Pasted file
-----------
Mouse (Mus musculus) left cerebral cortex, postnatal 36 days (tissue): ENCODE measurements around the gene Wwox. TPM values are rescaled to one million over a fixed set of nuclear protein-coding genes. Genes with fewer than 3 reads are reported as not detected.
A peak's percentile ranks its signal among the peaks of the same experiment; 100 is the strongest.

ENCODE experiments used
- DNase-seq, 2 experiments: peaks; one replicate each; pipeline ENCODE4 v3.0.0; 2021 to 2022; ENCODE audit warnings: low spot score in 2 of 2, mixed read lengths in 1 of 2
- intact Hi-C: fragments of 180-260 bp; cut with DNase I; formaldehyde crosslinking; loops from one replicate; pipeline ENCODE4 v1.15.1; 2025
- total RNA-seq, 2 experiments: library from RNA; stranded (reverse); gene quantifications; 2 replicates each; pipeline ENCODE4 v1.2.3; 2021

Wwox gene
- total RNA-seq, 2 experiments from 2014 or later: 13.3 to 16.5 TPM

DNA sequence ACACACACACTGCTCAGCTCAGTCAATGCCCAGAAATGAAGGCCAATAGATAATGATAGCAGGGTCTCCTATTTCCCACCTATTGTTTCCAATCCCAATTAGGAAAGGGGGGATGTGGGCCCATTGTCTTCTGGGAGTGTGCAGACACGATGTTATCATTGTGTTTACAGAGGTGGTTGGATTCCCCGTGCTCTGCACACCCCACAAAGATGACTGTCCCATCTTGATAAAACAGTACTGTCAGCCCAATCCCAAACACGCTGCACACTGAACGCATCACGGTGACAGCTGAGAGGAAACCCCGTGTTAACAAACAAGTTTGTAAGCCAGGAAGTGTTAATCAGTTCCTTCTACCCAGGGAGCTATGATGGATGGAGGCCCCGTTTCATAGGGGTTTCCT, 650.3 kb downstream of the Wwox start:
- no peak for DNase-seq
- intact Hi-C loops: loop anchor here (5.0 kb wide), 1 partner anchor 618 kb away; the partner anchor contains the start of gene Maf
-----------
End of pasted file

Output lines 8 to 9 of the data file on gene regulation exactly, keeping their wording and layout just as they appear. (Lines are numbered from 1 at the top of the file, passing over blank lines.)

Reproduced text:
- total RNA-seq, 2 experiments from 2014 or later: 13.3 to 16.5 TPM

DNA sequence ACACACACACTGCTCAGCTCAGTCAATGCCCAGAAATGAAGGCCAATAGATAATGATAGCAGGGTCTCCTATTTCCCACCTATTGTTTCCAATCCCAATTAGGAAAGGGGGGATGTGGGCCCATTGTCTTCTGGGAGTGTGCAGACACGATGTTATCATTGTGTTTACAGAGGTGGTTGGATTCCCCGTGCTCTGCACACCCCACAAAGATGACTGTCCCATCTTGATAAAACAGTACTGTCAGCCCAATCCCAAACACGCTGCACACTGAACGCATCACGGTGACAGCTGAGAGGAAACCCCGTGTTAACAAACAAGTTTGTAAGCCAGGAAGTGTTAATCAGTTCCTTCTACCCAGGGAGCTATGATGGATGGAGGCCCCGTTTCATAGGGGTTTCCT, 650.3 kb downstream of the Wwox start: